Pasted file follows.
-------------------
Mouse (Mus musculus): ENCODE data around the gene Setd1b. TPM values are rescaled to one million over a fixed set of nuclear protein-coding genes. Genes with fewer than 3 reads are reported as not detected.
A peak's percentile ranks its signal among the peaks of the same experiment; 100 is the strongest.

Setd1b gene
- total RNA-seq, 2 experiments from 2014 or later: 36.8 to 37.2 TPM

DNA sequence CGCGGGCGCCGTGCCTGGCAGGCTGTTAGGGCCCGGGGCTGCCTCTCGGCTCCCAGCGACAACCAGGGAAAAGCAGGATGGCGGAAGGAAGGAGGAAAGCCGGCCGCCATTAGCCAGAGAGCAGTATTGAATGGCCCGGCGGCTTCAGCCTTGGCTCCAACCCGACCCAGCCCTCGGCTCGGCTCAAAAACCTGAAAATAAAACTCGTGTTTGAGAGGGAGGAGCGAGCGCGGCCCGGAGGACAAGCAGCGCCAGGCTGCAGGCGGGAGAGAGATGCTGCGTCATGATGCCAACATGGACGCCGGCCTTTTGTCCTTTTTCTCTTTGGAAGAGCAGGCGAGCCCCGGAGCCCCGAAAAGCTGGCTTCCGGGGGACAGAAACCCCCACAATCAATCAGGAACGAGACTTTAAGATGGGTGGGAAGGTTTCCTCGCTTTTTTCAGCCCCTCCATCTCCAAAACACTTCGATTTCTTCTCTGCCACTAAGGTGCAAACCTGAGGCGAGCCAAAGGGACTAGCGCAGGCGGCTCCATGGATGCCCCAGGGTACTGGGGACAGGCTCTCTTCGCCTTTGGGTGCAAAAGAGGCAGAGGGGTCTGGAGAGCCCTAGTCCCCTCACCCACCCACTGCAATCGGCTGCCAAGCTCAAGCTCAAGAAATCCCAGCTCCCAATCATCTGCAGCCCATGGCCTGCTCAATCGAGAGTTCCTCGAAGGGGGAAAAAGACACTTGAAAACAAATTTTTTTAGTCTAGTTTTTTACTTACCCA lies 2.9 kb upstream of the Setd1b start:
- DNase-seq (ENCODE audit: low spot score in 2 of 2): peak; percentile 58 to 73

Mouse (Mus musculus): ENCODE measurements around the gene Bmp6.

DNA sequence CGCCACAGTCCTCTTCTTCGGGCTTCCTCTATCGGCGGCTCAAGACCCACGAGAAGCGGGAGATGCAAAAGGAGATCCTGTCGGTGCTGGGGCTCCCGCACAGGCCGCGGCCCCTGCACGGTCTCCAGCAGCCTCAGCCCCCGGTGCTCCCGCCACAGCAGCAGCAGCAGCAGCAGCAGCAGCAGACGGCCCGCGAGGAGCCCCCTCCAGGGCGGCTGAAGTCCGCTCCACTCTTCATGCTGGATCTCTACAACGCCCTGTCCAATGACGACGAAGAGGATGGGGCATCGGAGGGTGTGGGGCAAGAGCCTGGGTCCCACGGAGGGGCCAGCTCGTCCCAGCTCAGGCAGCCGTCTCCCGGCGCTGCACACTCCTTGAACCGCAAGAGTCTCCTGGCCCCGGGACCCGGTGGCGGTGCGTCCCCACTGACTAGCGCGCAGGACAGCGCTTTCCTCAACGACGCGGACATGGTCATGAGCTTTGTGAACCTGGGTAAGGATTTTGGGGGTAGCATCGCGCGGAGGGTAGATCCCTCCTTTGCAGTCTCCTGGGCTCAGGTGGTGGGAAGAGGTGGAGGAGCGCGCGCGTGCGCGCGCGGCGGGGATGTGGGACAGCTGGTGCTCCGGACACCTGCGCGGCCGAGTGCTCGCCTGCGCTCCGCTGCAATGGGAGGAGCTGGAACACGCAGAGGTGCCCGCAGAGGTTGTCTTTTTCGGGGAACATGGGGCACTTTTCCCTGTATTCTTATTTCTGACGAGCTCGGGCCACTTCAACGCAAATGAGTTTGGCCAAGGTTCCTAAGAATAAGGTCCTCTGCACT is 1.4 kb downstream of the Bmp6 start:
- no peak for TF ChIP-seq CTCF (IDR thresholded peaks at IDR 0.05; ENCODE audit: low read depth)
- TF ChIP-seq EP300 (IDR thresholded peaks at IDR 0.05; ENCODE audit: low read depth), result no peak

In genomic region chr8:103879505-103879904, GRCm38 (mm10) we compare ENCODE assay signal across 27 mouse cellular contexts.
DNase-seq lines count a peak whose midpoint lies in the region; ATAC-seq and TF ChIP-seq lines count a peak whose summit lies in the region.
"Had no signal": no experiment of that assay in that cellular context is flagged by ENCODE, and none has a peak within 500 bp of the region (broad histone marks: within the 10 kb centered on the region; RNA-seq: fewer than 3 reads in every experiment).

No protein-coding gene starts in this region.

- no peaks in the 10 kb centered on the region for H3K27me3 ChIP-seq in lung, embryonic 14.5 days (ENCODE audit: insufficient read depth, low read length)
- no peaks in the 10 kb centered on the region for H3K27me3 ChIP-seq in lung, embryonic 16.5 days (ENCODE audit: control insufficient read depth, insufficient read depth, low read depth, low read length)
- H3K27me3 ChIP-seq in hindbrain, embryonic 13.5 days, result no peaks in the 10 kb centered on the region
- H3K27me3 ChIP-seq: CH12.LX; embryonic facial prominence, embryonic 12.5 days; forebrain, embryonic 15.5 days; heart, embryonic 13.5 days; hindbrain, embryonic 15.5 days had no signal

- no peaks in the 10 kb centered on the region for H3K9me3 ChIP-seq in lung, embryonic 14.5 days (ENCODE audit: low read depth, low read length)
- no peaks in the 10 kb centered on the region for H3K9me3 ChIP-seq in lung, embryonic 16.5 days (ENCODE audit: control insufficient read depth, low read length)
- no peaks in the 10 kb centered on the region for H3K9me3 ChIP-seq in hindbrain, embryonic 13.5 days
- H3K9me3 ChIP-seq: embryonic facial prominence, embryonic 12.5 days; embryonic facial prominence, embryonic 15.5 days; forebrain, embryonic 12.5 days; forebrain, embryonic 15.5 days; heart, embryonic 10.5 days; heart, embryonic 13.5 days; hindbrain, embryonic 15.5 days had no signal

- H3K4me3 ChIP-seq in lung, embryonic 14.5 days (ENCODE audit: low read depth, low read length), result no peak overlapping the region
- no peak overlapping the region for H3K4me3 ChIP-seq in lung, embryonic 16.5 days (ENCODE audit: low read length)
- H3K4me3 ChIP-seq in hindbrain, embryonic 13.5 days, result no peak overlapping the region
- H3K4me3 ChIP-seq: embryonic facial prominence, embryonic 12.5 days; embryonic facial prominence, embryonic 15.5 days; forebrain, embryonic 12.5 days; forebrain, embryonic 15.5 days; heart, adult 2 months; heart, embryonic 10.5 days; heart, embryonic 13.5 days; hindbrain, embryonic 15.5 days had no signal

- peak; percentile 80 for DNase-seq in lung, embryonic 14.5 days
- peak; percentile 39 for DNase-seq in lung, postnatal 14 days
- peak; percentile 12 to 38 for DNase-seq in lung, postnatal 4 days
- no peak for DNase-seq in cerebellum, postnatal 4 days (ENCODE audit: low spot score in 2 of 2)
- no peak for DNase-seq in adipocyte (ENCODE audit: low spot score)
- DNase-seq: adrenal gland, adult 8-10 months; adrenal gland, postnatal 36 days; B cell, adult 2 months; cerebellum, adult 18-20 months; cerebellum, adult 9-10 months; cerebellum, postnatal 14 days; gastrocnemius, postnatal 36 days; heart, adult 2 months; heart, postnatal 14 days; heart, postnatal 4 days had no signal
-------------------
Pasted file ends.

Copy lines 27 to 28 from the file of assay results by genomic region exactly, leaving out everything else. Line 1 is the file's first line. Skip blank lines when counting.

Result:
- peak; percentile 80 for DNase-seq in lung, embryonic 14.5 days
- peak; percentile 39 for DNase-seq in lung, postnatal 14 days